Landslide on Mars triggered by an impact

By Phil Plait | May 10, 2010 6:52 pm

mars-impact-avalancheUniverse Today is reporting that a recent landslide on Mars looks to be triggered by a small (under 1 meter) rock hitting the surface of the planet. The landslide is less than three years old, and a new impact crater near the top appears to be the culprit.

Go to the UT article to get details. And look at the bigger version there of the image taken by the HiRISE camera; there’s a much larger crater near the bottom of the slide, and you can see where the dust rolled into it and up the far slope of the crater wall, but only partway! It’s yet another amazing shot of the dynamic surface of this nearby world.


Comments (13)

  1. But who’s to say the landslide didn’t cause the meteorite impact, huh?! Oh, wait. I’m being needlessly argumentative, been spending waaaay too much time reading blog comments…


  2. LcNessie

    I guess that (sand)skiing on that particular slope is a *wee* bit dangerous and out of the question? ūüėČ

    Awesome picture…

  3. Messier Tidy Upper

    @ ^ LcNessie : You can ski on sand – What The Hell!? Besides you’d need a spacesuit to do anything on Mars (other than die quickly) – at least currently.

    Great image & news – thanks BA & HiRISE folks. :-)

  4. DLC

    Bah! Obviously it’s the reptilians testing a new weapon ! somebody call David Icke!

  5. Patricia

    Speaking of Mars, have you seen “Total Recall: The Musical” yet? It’s BREATHTAKING! ūüėČ
    “I’ll find out who I am, by climbing da mountains of Mars!

  6. mike burkhart

    Well this is amazing of course this happens on Earth but with snow insted of dust.Buy the way the movie Futureworld witch is the sequal to Westworld shows skiing on Mars it only simulated thro.I think if ihabit other planets we will have new sports.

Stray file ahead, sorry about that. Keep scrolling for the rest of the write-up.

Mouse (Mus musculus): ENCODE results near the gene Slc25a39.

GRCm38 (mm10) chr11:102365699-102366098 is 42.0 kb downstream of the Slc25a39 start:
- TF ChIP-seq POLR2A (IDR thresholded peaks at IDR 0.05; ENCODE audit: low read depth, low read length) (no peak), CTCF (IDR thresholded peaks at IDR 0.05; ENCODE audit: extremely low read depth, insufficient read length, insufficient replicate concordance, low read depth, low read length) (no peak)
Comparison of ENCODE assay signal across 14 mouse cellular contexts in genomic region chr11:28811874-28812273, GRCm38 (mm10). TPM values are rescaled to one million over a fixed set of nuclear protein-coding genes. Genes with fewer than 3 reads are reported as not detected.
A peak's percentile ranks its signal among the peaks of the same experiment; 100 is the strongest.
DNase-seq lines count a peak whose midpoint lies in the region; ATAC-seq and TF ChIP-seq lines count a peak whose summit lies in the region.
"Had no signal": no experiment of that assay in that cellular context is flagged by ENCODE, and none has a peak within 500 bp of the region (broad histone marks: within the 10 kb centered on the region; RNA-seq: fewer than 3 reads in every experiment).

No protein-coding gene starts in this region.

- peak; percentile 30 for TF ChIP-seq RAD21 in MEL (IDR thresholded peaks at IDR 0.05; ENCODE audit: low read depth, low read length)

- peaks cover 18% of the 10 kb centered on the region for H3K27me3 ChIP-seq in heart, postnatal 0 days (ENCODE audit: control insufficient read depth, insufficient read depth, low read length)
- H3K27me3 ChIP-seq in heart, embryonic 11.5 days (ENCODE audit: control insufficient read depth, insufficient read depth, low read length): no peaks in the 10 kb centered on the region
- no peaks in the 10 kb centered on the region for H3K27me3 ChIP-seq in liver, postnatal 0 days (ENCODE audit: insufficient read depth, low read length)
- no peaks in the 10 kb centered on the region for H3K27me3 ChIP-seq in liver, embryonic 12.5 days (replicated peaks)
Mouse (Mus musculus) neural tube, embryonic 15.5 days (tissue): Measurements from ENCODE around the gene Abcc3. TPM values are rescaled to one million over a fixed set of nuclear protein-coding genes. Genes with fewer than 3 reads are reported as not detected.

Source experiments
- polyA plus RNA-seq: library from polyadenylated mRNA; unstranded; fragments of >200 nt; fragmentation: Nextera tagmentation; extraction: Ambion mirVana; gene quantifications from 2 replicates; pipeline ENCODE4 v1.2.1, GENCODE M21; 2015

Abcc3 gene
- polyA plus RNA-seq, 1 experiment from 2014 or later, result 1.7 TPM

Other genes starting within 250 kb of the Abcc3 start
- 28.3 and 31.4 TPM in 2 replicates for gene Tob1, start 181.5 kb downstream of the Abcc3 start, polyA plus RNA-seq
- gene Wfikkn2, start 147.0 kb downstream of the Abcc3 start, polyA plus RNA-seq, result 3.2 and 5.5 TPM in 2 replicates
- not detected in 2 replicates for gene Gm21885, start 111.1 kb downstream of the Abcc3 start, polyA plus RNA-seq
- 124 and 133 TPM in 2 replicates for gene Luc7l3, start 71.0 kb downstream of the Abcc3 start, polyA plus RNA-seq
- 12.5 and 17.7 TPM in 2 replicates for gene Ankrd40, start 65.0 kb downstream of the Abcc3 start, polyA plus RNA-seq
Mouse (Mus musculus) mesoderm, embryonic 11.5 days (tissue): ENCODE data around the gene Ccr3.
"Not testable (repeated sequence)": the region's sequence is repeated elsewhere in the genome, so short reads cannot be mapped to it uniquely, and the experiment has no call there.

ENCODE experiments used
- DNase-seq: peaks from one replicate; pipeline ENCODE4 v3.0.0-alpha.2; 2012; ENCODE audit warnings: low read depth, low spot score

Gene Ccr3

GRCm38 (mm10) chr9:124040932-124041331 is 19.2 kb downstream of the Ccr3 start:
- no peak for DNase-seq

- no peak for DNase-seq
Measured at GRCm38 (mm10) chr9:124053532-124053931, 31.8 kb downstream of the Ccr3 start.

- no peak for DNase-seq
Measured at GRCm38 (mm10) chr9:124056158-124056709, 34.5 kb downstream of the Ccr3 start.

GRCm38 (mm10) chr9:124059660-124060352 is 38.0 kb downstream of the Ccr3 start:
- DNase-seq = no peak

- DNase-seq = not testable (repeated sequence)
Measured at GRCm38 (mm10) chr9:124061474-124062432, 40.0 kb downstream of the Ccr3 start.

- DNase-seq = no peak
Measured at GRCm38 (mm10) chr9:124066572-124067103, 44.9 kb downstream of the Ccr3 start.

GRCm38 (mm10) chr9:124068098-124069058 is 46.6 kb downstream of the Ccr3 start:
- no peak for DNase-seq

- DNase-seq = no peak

7. Torbjörn Larsson, OM

    The impact of impacts, “meta-impacting”, huh?

    I know that HiRISE resolution is less than that, but to actually note the effects of individual rocks on the landscape at those dimensions (even if by a slide and a crater much larger) is amazing.

    On another note, marstronauts will have to face dual dangers when out exploring. Soon you will tell me even the minutest dust on Mars is a danger.

    Wouldn’t it be ironic if the only comparatively safe solar system body to explore outside Earth would be Titan, on account of its similar atmosphere? Dense enough to protect from impactors and weather away the instabilities of the landscape and roughness of dust, while not prohibitively dense.

  8. Clearly it is the shadow of a ghost (Space Ghost? Ghosts of Mars?), arms raised.

  9. UmTutSut

    OK, ‘splain, Loocie. I know the article says, “…this landslide disturbed either bare substrate or compacted, older dust.” That doesn’t explain to me, limited as is my knowledge of Martian surface processes, how a large dark avalance results from light-colored surface materials. Would someone more knowledgable explain in layperson’s terms?

  10. John Keller

    It looks like the shadow cast by the Tar Monster from Scooby Doo.

  11. Brian Davis

    One odd thing to me is the apparent pristine structures of the craters downhill with the impact. For a significant slide, the disturbance seems confined to only the surface materials, and uniformly the surface layers – no obvious shadowing of the surface downhill of rocks or craters, no enhancement of effects on steeper slopes, etc. Surprising (to me, at least).

  12. Joseph

    @Patricia HAHAHA! That was awesome!

    @UmTutSut I myself not having a thorough understanding either I would hazard a guess that the surface level is covered in a lighter more easily blown material then what ever is underneath. There may also be a bleaching component at work or other weathering effect.

    Either way the upper layer having fallen away would expose the lower layer no? As well as dragging some of the underlying material with it and all of it getting mixed up. The upper lighter layer would have been thin and probably over whelmed color wise by the darker layers beneath.

  13. Radwaste

    I suggest a name for this crater: “Coyote”


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